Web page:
The importance of communicating with employees about safety and compliance in an industrial environment

In the manufacturing and industrial sectors, there are many moving parts, moving humans, and coordination of a million small tasks to make one finished product. With so many factors working in tandem, human awareness is critical to ensuring that products meet quality specifications and that employees go home without injuries at the end of their shifts.

How do you ensure that your employees remain safe? You must prioritize employee training, keeping employees up-to-date on safety and compliance regulations, and regular workspace reminders. These communications have an incredible return on investment for environmental health and safety (EHS), and they can have a massive impact on your bottom line.

In addition to pushing communications out to your employees, you help create a safe environment when you empower associates to anonymously report violations. Often, employees on the front lines of your workforce are the only ones who see a potential violation, so it is critical that they have a path to quickly report issues.

The quicker an issue is remedied, the less likely there will be a fine, recall or injury.

OSHA Violations

In 2016, OSHA increased the maximum fines for their citations.

OSHA violation

As you can see, repeat violations are most heavily penalized . These are also the easiest violations to prevent. A repeat violation is defined as follows:

An employer may be cited for a repeated violation if that employer has been cited previously, within the last five years, for the same or a substantially similar condition or hazard and the citation has become a final order of the Occupational Safety and Health Review Commission (OSHRC).

Repeat violations are so heavily punished because it is assumed you can fix the problem after you have seen it once. How do you keep a violation from happening again and getting hit with a big fine?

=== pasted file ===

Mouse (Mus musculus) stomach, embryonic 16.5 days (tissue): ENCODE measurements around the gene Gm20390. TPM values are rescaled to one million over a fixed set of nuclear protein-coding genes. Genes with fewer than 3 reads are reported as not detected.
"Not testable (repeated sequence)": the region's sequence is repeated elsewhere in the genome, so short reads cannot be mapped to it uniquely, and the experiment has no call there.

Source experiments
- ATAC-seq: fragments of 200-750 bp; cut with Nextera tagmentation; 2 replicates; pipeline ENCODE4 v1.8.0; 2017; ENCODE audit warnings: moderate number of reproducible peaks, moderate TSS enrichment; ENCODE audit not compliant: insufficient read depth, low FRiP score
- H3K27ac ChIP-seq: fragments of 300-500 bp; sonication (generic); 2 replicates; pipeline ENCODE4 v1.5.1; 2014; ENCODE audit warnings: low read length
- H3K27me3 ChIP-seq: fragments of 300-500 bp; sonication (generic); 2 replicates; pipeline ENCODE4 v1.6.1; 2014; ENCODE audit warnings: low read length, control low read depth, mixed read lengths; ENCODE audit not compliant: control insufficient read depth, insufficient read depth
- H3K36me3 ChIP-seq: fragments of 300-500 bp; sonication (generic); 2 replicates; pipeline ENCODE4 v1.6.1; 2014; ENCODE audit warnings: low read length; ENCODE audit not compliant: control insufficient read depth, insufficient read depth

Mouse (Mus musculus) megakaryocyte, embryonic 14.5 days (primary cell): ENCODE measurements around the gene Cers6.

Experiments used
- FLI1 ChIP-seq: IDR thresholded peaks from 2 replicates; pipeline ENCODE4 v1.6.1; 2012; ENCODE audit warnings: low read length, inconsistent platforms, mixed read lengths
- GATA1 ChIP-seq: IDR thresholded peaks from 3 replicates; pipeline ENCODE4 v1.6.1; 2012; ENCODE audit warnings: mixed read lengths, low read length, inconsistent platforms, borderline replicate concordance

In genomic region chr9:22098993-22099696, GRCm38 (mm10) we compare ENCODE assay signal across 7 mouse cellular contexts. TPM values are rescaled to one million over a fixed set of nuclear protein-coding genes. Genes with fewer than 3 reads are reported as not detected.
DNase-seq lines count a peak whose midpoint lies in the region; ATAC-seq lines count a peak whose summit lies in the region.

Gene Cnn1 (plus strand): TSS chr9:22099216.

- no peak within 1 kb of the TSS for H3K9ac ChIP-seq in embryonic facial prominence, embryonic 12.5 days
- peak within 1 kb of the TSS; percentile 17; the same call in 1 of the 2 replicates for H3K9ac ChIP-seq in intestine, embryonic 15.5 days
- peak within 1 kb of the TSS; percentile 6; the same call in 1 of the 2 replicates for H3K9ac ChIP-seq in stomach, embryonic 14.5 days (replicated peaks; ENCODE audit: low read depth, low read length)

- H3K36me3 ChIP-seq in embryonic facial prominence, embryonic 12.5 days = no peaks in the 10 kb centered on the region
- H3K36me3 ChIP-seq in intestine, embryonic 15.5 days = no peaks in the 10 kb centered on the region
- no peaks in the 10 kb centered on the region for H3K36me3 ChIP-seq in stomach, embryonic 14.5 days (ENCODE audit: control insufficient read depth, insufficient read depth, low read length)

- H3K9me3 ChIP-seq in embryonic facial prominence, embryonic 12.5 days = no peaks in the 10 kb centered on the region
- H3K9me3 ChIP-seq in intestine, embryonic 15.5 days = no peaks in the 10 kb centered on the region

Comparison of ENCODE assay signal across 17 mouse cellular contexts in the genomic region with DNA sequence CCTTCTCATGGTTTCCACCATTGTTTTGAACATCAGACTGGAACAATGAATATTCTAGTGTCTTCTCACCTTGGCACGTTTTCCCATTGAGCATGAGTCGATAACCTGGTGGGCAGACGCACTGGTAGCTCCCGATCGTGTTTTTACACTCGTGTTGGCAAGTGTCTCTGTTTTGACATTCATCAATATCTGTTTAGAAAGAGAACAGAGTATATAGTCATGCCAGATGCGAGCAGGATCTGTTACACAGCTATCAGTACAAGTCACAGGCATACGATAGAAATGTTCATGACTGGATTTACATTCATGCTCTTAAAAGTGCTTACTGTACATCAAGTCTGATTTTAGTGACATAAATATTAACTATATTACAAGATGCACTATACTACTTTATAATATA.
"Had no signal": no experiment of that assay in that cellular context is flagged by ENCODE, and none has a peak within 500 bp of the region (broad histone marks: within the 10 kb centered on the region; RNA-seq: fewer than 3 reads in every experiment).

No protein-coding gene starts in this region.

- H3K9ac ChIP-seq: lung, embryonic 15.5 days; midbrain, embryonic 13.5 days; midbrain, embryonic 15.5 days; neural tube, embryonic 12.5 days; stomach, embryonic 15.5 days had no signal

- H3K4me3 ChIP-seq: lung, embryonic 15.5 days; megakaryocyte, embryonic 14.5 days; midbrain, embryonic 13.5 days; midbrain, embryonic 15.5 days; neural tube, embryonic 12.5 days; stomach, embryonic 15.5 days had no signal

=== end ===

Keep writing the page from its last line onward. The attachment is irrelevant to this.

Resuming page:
Communicate with your employees.

  • Notify employees that a violation occurred
  • Update training materials to prevent future errors
  • Send reminders of the types of violations to be looking for and how to prevent them
  • Give employees a way to remedy/report a violation

Without a channel to communicate with your employees about violations and safety, it is much harder to prevent an issue from happening in the future.

Interested in seeing how much violations have cost your company? Give it a search.


Recalls are similar to OSHA violations in that they damage your company, but in this case, the free market is punishing you instead of the government. Food production, automotive, consumer electronic, and pharmaceutical companies produce the most high-profile recalls due to the potential harm to customers.

What causes a recall? Causes may vary, but in most cases, there was a failure in human action or machinery during the manufacturing process.

Recalls can be massively expensive due to both the cost to remove/replace products and the impact to public perception that lowers stock price and negatively affects customer trust and loyalty.

Toyota’s recent stream of gas pedal recalls resulted in a $2 billion loss consisting of repair expenses and lost sales. In conjunction with the financial crisis, Toyota’s stock price dropped more than 20 percent or $35 billion. Likewise, Keurig saw a 2.2 percent fall in stock price in light of their 7.2 million coffee machines recalled.

It has also been shown that Class 1 recalls in the food production industry decrease stock price. 5 days after a Class 1 recall announcement, stock returns decrease an average of 1.15%. The average firm with 472 million shares of stock outstanding and a $20 per share value on the day of a recall announcement could realize a reduced value of approximately $109 million in market equity. [Source]

Although these incidents are less common, the stakes are much higher when it comes to recalls. Employees need a better way to communicate instantly to management when they realize an issue in the manufacturing process. Putting a communication tool in place can save an entire recall.

Damages can also be minimized when companies have the ability to instruct their employees in how to handle the recall process. Imagine a restaurant clerk being able to answer a customer’s question about which locations are affected by an E.coli outbreak rather than saying “I don’t know.” Your front-line employees must be equipped to answer questions to reassure your customers and provide accurate information.

Reach every employee

Do you think your company can benefit from a direct method of communication with your employees and a way for employees to communicate instantly to avoid violations and process failures? Red e App may be your answer.

Let’s avoid this together:

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